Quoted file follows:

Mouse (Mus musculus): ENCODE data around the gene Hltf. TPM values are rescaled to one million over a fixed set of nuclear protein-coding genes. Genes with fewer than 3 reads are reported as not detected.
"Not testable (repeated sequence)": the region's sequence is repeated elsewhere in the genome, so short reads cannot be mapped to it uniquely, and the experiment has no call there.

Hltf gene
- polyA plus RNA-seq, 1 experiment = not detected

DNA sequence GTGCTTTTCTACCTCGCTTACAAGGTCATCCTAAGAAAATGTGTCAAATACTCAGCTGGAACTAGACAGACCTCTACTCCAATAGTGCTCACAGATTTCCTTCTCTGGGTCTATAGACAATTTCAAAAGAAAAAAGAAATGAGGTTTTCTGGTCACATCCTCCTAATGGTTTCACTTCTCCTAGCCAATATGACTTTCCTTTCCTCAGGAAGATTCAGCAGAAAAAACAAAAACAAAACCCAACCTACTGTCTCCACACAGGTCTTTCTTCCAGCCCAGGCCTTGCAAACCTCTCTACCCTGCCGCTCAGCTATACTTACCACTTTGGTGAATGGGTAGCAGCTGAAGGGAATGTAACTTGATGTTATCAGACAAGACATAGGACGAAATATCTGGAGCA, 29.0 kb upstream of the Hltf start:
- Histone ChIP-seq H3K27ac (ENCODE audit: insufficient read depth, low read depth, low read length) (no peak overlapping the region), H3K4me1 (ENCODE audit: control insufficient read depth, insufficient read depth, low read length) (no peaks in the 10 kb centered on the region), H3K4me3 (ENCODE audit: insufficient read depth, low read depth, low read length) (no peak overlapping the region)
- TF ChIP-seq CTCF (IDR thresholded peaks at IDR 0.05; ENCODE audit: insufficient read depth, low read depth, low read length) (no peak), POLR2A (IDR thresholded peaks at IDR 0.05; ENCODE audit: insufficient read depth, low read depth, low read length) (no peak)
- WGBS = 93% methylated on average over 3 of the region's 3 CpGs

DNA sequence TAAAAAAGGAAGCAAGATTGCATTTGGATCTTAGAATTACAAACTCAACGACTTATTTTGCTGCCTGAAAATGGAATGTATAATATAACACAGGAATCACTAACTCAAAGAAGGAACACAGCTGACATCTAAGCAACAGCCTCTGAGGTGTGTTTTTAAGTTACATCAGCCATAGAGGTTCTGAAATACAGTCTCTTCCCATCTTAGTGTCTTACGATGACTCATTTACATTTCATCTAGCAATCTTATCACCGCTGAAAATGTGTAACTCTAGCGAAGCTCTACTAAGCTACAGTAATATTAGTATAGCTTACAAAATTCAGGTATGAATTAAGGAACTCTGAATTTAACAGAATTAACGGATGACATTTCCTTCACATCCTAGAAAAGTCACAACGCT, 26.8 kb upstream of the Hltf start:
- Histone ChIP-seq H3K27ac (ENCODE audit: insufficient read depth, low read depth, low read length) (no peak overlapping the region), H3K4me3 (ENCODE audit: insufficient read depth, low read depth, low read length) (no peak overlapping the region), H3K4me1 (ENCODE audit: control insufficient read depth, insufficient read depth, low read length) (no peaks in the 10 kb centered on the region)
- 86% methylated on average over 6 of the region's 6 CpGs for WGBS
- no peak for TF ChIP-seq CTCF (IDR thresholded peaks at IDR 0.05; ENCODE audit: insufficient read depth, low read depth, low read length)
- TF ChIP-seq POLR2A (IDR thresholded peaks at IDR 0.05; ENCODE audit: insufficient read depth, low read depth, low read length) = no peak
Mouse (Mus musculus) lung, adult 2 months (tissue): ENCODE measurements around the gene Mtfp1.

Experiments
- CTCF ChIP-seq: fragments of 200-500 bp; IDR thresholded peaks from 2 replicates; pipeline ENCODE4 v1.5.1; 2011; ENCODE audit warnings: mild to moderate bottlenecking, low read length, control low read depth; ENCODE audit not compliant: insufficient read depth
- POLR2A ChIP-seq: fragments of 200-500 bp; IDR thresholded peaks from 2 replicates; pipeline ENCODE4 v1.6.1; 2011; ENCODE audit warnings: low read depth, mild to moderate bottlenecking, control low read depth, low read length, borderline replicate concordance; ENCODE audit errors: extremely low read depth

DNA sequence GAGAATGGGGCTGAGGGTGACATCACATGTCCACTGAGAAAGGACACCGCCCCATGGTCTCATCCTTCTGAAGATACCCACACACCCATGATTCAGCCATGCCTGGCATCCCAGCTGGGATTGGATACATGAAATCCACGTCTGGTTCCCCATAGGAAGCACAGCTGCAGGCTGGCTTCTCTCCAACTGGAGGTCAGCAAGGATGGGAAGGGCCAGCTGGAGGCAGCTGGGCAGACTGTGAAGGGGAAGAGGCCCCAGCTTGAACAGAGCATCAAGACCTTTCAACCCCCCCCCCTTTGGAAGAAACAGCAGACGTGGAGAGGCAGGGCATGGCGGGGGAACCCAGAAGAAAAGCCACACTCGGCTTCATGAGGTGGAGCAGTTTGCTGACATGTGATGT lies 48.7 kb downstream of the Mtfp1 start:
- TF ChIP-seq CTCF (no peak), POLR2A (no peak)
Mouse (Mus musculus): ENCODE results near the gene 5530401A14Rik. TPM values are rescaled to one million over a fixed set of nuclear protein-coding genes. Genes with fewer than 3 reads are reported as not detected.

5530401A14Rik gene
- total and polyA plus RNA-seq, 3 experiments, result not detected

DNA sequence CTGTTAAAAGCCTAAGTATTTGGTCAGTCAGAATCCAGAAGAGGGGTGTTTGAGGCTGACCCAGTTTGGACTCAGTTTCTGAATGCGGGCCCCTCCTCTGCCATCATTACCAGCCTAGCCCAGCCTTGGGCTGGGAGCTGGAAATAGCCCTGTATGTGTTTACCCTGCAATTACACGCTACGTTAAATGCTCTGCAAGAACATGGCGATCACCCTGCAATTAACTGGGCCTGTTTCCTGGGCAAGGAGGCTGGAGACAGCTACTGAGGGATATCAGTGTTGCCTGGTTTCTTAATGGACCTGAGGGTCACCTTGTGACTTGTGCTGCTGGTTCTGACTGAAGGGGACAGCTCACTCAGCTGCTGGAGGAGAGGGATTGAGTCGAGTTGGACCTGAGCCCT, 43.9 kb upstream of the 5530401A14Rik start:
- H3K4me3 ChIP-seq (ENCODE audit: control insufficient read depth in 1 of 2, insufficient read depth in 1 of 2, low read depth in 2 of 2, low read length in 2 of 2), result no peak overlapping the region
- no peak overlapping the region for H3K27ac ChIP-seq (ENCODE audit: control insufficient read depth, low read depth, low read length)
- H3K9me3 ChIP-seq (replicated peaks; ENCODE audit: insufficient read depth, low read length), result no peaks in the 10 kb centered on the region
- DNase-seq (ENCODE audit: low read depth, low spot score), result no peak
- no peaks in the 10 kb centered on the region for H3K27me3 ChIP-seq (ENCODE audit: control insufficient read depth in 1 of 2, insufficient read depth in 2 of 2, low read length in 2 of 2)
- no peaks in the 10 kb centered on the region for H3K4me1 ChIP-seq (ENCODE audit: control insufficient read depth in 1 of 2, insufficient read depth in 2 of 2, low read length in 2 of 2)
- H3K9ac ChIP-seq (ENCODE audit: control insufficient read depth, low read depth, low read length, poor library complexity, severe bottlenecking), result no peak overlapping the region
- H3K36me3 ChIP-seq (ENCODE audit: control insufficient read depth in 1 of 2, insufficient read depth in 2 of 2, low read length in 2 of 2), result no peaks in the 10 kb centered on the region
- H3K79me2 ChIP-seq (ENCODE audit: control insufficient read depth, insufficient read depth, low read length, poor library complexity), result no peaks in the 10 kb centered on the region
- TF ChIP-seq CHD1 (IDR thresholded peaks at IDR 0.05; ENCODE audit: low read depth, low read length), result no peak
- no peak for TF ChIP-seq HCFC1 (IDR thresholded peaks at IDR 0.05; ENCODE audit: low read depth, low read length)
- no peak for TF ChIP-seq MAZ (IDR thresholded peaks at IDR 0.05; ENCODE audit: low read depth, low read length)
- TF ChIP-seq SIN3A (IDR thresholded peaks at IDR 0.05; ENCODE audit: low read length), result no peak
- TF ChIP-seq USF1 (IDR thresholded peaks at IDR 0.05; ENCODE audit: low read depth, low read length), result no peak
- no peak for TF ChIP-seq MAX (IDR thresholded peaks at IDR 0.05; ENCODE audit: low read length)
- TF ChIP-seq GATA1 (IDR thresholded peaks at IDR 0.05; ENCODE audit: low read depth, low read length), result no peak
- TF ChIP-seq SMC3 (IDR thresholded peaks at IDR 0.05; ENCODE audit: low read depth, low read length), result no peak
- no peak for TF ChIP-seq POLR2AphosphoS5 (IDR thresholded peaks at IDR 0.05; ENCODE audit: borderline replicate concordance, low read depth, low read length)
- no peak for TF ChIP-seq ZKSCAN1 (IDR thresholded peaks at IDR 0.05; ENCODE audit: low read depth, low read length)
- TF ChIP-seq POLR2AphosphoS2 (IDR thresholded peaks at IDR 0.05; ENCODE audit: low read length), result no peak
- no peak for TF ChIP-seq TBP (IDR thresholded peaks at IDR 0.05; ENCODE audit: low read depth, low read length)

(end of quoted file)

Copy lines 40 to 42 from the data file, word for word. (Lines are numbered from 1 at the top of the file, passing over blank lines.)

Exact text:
- TF ChIP-seq SMC3 (IDR thresholded peaks at IDR 0.05; ENCODE audit: low read depth, low read length), result no peak
- no peak for TF ChIP-seq POLR2AphosphoS5 (IDR thresholded peaks at IDR 0.05; ENCODE audit: borderline replicate concordance, low read depth, low read length)
- no peak for TF ChIP-seq ZKSCAN1 (IDR thresholded peaks at IDR 0.05; ENCODE audit: low read depth, low read length)